How much church can you get for minimum wage?

I ask the question “How much church can you get for minimum wage?” not to suggest that low-waged workers should be segregated into their own parishes, but consider the proportional sacrifices and ability to give.

I routinely advocate for the formation of new churches: to keep up with population growth, to replace those declining and defunct, and engage with under-represented groups of people. But this doesn’t mean we have the same level of resources we did in the 1980s or 1940s (or 1880s or 1640s.)

One down side of a secularizing culture is that it’s harder to make a case for funding a religious endeavor, unless, perhaps there’s some attendant ethnic or cultural reason. And with a trend of declining wealth, stagnant wages and increasing student debt, the people who are left to contribute are likely to have less to spare.

We’re coming out of church culture of big asks, big sacrifices and big capital projects. But that just doesn’t seem realistic — certainly not in the same way — in the future.

Now, we look at millions of America who are just keeping body and soul together. The churches have to prove their value; double so with new ones.

So, how much church can you get for minimum wage? And more importantly, how will they work? And what will they do?

The church, in its history, has been impoverished, tested, challenged and troubled. I can survive, even prosper. But how?

3 Replies to “How much church can you get for minimum wage?”

  1. My experience in Chicago is quite a bit of Church. At least if you want to measure the amount of Church by the size of it’s edifice. I watch some big ones go up in some of the poorest communities in this country.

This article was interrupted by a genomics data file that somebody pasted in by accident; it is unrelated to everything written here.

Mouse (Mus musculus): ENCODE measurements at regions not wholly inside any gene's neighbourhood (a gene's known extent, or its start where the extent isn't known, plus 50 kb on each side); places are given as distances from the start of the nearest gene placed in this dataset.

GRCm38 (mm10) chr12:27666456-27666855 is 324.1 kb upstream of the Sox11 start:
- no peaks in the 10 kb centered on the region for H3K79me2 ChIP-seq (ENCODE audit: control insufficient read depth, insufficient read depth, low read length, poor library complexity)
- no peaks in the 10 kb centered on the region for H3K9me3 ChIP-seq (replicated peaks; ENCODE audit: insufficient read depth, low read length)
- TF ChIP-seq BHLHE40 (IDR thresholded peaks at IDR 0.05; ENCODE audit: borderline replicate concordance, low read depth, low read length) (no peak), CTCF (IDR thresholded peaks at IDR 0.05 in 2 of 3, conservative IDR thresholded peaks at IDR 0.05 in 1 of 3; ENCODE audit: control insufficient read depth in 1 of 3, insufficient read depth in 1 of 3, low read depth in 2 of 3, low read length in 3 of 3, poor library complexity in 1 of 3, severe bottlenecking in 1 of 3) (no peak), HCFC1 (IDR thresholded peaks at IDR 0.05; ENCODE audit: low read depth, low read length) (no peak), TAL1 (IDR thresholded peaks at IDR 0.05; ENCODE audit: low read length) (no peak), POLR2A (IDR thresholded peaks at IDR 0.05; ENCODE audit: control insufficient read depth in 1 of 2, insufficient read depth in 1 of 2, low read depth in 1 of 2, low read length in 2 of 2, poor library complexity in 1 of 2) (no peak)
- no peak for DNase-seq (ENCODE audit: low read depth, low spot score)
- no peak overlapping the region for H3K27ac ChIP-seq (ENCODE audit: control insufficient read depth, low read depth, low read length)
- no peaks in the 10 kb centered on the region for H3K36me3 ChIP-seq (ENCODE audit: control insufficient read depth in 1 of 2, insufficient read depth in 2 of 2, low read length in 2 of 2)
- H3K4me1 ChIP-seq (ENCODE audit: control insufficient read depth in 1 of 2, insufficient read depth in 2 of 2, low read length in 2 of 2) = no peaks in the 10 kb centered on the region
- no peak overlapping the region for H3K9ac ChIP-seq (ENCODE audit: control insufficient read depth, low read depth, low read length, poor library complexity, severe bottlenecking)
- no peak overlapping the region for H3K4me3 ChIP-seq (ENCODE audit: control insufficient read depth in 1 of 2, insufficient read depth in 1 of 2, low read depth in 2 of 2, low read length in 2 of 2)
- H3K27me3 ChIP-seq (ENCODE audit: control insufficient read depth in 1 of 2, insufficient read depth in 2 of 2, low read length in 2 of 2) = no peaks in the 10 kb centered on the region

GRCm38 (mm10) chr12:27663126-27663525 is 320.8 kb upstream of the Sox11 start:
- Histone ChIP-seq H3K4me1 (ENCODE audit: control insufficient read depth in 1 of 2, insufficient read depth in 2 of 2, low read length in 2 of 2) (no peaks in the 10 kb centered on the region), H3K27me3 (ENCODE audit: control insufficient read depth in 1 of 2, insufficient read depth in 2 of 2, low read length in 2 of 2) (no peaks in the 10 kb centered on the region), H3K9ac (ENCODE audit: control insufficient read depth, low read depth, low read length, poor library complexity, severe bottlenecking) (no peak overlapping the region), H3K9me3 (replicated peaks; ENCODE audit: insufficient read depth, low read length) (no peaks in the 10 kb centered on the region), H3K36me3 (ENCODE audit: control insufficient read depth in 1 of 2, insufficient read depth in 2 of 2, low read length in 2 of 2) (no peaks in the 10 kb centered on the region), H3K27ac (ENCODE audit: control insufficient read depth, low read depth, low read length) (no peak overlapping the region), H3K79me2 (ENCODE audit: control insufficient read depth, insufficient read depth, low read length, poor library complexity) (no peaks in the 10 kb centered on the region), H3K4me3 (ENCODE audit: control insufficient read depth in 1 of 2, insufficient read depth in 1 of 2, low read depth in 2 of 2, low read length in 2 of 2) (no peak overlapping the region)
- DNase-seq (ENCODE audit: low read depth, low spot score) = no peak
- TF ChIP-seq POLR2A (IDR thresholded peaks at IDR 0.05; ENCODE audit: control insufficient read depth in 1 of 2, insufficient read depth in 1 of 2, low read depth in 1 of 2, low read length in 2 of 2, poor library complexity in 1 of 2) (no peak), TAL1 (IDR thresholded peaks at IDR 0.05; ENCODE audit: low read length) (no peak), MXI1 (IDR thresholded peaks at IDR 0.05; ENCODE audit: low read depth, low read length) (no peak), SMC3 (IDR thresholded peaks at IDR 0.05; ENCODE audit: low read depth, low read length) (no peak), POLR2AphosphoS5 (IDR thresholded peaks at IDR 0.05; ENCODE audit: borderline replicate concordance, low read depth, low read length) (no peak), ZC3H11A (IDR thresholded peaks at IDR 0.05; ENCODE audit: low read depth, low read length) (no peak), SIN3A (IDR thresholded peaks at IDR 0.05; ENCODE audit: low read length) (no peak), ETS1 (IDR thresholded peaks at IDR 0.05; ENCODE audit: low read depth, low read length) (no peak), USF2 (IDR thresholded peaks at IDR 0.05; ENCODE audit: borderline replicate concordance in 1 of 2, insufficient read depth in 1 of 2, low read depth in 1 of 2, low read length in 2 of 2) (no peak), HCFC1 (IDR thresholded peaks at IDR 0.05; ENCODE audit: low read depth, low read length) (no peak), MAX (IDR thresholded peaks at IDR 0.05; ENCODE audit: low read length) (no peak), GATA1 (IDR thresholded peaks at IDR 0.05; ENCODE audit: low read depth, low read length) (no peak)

2. I suspect that what you are getting at is the reality that Church may look very different. What will get funded are the basics which people strongly support, are involved in, and benefit from: spiritual practice, mutual care, religious education, service. I see a future of stripped down budgets, unconventional staffings (by 20th century standards), less emphasis on traditional buildings, etc.. How much church can you buy? Quite a lot. But its the mode of church that will change in the 21st century.

  3. I had dinner with a UUC Minister in Florida. My Mom attends his Church and he had joined us before she had some surgery. Their Church rents space from Seventh Day Adventists (they’ll always be assured a Sunday slot) and they want nothing to do with their own brick-and-boarder Church. The minister said no way would he be asking this congregation to get a mortgage. He gets a big chunk of his income doing “high end” weddings. He said he doesn’t want to depend on a Congregation for income either.

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